For thus the Lord God, the Holy One of Israel, has said, “In repentance and rest you will be saved, in quietness and trust is your strength.” But you were not willing… (Isaiah 30:15, NASB95)
Isaiah lived in a time of national decline and imminent disaster. The Assyrians had already conquered the northern kingdom of Israel and were taking cities in Judah. Defeat seemed inevitable. Faced with an enemy that was too great for them, they appealed to Egypt for help. Egypt was a superpower with chariots and horses, the ultimate war machine of the day.
But God was not pleased. He said to them:
“What sorrow awaits my rebellious children,” says the Lord. “You make plans that are contrary to mine. You make alliances not directed by my Spirit, thus piling up your sins. For without consulting me, you have gone down to Egypt for help. You have put your trust in Pharaoh’s protection. You have tried to hide in his shade.” (Isaiah 30:1-2, NLT)
Man always looks to man to bail him out of trouble. But God did not want them looking to others; He wanted them to seek HIM! The fact was that God had great plans to bless them. He said:
“Yet the Lord longs to be gracious to you; he rises to show you compassion. For the Lord is a God of justice. Blessed are all who wait for him!” (Isaiah 30:18, NIV)
Their problem was that they weren’t willing to trust in God. They were looking to themselves, to their own ingenuity, and to the help of a foreign country rather than to the Lord. The Lord longed to show them grace and compassion, but they weren’t in the position to receive it. They needed to humble themselves and submit to His purpose. In repentance and rest they would find their salvation; in quietness and trust they would discover their strength.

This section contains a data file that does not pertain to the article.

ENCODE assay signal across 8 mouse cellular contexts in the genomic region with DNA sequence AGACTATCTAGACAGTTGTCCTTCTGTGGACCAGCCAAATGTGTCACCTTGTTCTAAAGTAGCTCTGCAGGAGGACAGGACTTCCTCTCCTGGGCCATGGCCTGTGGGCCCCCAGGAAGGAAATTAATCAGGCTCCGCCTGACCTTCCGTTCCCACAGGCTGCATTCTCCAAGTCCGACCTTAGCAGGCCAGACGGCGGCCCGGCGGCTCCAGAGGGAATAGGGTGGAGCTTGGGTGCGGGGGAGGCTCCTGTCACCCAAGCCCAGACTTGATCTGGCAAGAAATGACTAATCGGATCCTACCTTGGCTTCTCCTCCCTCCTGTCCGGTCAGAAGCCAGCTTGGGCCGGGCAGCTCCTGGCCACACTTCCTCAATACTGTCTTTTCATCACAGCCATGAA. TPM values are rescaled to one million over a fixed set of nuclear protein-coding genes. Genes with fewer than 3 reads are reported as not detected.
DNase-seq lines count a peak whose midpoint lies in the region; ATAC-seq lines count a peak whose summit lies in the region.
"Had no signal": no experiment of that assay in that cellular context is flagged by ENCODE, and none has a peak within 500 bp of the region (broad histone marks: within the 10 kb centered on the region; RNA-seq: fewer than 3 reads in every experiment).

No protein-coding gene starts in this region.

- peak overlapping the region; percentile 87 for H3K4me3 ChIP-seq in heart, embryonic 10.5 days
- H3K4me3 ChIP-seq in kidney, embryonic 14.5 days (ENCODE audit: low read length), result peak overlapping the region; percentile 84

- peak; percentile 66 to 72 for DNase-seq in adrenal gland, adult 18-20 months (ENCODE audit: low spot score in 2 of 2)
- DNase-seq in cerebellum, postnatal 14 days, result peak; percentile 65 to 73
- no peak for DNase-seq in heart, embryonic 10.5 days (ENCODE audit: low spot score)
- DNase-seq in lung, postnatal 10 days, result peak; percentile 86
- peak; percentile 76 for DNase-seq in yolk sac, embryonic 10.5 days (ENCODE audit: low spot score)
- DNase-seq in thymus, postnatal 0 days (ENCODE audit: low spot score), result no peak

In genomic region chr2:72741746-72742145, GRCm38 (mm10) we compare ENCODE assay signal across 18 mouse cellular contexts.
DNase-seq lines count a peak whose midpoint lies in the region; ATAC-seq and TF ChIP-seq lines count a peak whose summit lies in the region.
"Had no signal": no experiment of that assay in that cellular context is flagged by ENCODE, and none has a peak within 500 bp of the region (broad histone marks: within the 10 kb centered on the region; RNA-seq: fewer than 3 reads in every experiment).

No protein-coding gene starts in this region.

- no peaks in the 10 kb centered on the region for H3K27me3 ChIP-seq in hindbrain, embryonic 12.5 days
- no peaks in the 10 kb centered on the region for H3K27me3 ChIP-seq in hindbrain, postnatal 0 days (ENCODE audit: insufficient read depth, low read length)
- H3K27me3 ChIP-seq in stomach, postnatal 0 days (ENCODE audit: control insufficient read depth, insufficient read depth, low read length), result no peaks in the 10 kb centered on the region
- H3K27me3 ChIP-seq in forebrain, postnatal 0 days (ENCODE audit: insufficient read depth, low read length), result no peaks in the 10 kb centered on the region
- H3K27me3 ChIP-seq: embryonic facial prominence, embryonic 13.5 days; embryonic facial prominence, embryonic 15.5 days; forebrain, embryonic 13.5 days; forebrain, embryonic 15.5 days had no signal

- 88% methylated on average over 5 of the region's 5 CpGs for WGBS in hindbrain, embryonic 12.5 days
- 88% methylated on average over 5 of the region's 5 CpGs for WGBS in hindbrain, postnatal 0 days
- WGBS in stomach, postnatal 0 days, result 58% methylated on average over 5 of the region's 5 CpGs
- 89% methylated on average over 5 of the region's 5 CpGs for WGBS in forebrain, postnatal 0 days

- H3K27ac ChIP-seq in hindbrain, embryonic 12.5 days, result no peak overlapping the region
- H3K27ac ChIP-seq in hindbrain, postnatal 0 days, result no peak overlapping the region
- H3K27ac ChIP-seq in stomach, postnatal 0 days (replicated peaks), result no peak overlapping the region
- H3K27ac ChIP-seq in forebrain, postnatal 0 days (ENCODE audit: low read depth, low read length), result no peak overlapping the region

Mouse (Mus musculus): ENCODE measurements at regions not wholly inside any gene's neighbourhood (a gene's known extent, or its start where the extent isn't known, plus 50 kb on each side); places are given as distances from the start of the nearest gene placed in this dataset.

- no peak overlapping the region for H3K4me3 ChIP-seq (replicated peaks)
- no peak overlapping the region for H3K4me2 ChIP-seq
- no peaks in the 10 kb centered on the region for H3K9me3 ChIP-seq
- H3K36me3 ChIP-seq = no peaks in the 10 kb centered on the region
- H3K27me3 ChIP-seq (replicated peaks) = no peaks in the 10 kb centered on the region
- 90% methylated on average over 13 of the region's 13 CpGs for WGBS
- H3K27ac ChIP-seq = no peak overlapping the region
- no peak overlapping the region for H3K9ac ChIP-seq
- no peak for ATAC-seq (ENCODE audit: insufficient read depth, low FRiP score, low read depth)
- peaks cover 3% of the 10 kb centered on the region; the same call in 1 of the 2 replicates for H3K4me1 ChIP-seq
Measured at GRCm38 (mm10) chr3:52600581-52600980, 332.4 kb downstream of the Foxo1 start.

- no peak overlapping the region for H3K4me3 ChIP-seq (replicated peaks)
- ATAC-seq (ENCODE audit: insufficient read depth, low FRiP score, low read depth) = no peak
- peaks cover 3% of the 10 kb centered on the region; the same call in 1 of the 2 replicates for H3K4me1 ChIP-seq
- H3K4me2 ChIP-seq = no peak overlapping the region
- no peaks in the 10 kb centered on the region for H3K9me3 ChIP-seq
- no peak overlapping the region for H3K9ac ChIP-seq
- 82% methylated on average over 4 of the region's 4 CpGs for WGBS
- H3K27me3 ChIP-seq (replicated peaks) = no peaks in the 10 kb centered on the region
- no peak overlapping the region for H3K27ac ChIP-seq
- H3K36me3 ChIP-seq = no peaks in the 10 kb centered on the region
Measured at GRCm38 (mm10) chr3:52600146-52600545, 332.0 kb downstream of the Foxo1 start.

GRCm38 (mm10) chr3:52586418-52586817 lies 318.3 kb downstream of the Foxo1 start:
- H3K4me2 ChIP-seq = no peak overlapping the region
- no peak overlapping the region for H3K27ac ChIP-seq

Why is this so hard for us as human beings to accept? Why do we continue to trust in the arm of flesh rather than in the grace, compassion and power of God? One word: pride. We would rather do it ourselves than to trust in God.
If we’re going to receive God’s grace and compassion then we must first have a change of heart (repentance). We must turn from self-reliance to trusting in the Lord with all our hearts. We must cease trying to save ourselves and rest fully in His salvation. Jesus died on the cross to save us from all our sins. That is the only salvation that God accepts. As we repent from our own efforts and rest in what Christ has done for us, then we will experience His salvation. As we quietly trust in Him, then we will know His strength.
Many are going through tough times where disaster seems imminent. Yet God longs to be gracious and compassionate toward us. Have we learned to repent and rest in His salvation? Will we quietly trust Him and know His strength?
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